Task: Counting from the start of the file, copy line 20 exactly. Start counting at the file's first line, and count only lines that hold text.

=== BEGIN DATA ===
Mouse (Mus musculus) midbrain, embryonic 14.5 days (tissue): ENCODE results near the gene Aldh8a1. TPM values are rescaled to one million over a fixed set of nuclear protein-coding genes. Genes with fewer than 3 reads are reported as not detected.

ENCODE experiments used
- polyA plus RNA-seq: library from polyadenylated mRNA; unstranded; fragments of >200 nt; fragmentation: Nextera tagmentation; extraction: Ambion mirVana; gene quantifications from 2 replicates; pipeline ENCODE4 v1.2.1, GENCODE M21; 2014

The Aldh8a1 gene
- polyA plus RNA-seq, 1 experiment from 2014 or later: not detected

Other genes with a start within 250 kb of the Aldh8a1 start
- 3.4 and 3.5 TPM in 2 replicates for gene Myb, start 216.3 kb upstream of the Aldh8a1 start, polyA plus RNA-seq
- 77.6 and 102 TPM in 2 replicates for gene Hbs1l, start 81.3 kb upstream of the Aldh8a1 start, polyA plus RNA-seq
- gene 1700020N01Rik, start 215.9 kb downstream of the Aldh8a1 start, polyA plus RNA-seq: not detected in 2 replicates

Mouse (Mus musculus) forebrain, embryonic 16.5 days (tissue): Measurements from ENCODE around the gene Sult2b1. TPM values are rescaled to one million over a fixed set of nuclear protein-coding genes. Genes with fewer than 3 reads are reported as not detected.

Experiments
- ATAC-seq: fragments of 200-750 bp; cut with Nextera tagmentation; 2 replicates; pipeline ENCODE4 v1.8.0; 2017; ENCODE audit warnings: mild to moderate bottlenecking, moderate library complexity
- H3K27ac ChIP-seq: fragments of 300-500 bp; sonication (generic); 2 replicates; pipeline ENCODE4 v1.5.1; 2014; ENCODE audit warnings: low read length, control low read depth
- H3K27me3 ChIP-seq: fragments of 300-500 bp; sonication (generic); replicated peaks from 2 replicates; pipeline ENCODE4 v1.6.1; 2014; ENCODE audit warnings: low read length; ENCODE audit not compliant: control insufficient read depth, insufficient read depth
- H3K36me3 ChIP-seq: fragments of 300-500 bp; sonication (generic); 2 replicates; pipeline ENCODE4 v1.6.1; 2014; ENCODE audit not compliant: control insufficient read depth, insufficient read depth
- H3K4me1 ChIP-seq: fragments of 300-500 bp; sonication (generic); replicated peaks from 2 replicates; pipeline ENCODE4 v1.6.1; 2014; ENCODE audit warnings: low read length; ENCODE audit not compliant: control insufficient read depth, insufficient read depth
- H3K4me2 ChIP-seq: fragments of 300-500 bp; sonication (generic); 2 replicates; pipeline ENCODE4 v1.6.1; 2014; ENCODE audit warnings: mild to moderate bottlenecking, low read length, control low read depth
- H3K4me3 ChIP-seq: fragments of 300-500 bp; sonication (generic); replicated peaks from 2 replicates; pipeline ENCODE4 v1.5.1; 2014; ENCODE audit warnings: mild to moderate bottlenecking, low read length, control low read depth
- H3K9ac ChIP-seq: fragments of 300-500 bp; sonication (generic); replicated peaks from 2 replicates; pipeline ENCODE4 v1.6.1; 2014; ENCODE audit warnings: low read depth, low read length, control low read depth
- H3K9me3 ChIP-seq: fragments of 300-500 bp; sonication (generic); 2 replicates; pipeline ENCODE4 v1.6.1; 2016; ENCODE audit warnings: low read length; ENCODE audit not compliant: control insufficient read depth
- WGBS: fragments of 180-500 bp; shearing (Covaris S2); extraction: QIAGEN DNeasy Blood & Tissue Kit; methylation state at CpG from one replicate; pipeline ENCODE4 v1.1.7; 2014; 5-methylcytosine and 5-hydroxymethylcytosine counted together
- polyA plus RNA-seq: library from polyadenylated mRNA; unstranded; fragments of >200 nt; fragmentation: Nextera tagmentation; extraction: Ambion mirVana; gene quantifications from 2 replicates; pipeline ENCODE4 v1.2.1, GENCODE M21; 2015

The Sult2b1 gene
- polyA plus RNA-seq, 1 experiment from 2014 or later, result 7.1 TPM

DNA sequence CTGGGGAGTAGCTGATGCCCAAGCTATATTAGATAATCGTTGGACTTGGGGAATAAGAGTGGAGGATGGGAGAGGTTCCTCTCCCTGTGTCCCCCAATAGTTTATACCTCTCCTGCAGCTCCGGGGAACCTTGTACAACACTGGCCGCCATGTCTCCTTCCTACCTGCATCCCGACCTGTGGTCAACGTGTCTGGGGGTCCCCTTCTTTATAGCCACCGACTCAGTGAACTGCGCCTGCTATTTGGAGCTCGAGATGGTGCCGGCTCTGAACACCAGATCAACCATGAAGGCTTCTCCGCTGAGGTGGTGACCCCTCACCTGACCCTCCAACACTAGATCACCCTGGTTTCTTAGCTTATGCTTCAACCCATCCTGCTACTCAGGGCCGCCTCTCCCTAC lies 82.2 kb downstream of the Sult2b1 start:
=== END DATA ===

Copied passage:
- H3K9me3 ChIP-seq: fragments of 300-500 bp; sonication (generic); 2 replicates; pipeline ENCODE4 v1.6.1; 2016; ENCODE audit warnings: low read length; ENCODE audit not compliant: control insufficient read depth